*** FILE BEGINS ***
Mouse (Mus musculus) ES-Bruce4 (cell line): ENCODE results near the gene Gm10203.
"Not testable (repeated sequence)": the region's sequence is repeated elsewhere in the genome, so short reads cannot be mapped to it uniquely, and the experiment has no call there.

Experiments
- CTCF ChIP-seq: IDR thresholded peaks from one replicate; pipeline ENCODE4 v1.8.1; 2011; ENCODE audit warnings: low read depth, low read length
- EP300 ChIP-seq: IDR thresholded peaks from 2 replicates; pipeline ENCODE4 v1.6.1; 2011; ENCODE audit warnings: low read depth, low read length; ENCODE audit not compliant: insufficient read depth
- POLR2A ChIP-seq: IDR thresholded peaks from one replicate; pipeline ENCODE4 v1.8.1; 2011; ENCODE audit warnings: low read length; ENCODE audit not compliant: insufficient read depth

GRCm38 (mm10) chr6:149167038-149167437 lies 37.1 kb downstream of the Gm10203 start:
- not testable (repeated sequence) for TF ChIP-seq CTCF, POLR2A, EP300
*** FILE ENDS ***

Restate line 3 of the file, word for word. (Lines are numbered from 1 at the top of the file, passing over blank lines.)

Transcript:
Experiments